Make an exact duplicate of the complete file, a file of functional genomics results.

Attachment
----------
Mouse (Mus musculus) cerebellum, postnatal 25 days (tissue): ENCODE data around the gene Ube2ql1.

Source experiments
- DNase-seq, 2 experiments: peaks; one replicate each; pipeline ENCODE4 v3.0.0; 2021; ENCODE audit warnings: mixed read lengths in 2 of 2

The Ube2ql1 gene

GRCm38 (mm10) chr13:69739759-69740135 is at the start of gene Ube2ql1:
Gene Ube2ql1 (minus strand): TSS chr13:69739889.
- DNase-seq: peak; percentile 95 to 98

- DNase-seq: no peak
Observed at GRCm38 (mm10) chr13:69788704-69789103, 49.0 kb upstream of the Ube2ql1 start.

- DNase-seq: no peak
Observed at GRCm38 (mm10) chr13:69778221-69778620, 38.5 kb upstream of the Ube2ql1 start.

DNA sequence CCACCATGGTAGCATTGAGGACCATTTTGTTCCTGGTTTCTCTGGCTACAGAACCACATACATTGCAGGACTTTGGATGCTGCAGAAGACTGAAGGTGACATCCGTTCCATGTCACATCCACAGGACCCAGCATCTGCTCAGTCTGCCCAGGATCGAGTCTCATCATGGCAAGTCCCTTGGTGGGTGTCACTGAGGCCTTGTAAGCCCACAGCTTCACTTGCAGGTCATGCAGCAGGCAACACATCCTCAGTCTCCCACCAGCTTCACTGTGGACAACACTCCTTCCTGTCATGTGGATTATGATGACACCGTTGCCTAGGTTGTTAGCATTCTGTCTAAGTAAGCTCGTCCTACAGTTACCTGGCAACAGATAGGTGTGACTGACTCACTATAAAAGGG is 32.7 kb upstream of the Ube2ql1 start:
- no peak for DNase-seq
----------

Mouse (Mus musculus) cerebellum, postnatal 25 days (tissue): ENCODE data around the gene Ube2ql1.

Source experiments
- DNase-seq, 2 experiments: peaks; one replicate each; pipeline ENCODE4 v3.0.0; 2021; ENCODE audit warnings: mixed read lengths in 2 of 2

The Ube2ql1 gene

GRCm38 (mm10) chr13:69739759-69740135 is at the start of gene Ube2ql1:
Gene Ube2ql1 (minus strand): TSS chr13:69739889.
- DNase-seq: peak; percentile 95 to 98

- DNase-seq: no peak
Observed at GRCm38 (mm10) chr13:69788704-69789103, 49.0 kb upstream of the Ube2ql1 start.

- DNase-seq: no peak
Observed at GRCm38 (mm10) chr13:69778221-69778620, 38.5 kb upstream of the Ube2ql1 start.

DNA sequence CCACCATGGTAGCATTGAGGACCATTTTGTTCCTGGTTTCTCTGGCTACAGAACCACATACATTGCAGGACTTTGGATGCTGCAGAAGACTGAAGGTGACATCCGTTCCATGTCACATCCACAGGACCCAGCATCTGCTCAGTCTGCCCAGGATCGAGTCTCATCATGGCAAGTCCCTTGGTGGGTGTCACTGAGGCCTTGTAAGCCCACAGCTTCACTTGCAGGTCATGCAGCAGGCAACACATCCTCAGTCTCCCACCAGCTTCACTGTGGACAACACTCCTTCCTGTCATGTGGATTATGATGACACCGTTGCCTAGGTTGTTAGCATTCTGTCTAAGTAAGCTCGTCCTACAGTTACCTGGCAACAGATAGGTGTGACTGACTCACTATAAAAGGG is 32.7 kb upstream of the Ube2ql1 start:
- no peak for DNase-seq